I arrive back in Belfast tomorrow night, hopefully some time before 23:00. Fourteen hours later, I’ll be at work. I’ll have blog work to complete, including the remainder of my LFF coverage, films to see before they are removed from theatres, housework that I neglected, unwisely, before I departed for London, and sleep to catch up on, in my own bedroom, alone, nice and chilly. I want more time, I need more time. Not here, alas the festival finishes tomorrow, but just time to relax and come to terms with all I have to do before starting back at bloody work. Since festival season commenced at the end of August, it’s been almost non-stop graft for me. What will become of me over Christmas, I wonder? What to do when all of my favourite TV shows have ended, when there’s no film news to report on, when I’m – and here’s a word I genuinely don’t think I’ve used about myself for many weeks now, not once – bored? I don’t think anyone ever gets used to boredom. We human beings will always find something to make us happy, something to make us irate, something to make us sad, something to make us bored.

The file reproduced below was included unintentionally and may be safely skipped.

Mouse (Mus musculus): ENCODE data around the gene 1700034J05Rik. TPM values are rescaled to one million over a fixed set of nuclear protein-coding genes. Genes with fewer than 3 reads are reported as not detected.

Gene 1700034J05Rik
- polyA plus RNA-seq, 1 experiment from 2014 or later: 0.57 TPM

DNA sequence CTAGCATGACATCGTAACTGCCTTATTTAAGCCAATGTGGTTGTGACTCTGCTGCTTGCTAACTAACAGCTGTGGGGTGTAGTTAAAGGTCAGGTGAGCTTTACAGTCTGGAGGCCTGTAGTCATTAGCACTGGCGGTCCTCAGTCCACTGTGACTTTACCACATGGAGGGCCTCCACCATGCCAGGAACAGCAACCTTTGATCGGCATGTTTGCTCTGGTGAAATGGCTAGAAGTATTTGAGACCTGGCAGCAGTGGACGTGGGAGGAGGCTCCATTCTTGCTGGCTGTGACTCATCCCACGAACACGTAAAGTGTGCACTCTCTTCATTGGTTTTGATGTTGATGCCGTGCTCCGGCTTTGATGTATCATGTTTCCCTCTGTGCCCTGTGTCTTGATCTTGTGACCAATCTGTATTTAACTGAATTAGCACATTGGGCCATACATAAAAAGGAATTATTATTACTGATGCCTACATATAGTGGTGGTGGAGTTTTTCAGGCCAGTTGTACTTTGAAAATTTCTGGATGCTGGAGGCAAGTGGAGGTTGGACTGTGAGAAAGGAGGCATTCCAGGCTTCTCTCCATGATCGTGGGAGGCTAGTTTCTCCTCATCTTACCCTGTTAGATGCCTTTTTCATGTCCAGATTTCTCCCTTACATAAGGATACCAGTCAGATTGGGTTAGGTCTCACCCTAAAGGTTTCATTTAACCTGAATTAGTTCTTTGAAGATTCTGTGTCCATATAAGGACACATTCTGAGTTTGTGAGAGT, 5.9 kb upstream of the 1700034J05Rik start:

Is life in London ever boring? I don’t think I’d like to have grown up here – it’s just too big, in a standard, centralised kind of way. Not like, say, New York, with its districts. London is one massive city with one massive centre – however to feel at home in it? I suppose one must live within said centre, like the affluent new upper class, as inbred as they ever were but now with pretensions toward relevance and a supposed connection to the rest of the world. They turned out en masse for the 11:45 screening of Song of the Sea, the highly-acclaimed new film from Irish animated film director Tomm Moore, whose last film The Secret of Kells received an Oscar nomination for Best Animated Feature five years ago. What’s more annoying than a cinema full of children? A cinema full of children with nannies. Not that the nannies are any extra bother, just that children with nannies are. They don’t just have nannies, they have £20 to fork out on a single ticket to a European gala premiere in central London… on a Saturday fucking morning. The exquisitely beautiful but dramatically lacking film is fun and full of delight; it’s not quite the classic it has been hailed as by some, not quite the equal of the Studio Ghibli films that the creative team, in attendance for a disappointingly frothy Q&A (they were playing to their audience, granted), needed to admit were their inspiration, but very much worth a watch. Just maybe not for £20. Any foreign audience would surely appreciate the lovely Irish humour strewn through Song of the Sea; not so much this crowd – I suspect what’s needed to tickle their funny bones is a daft old chap named Rafe and a jolly good case of misunderstanding involving a chimney sweep, a crystal decanter and a rather smashing plate of pork pies. Spiffing.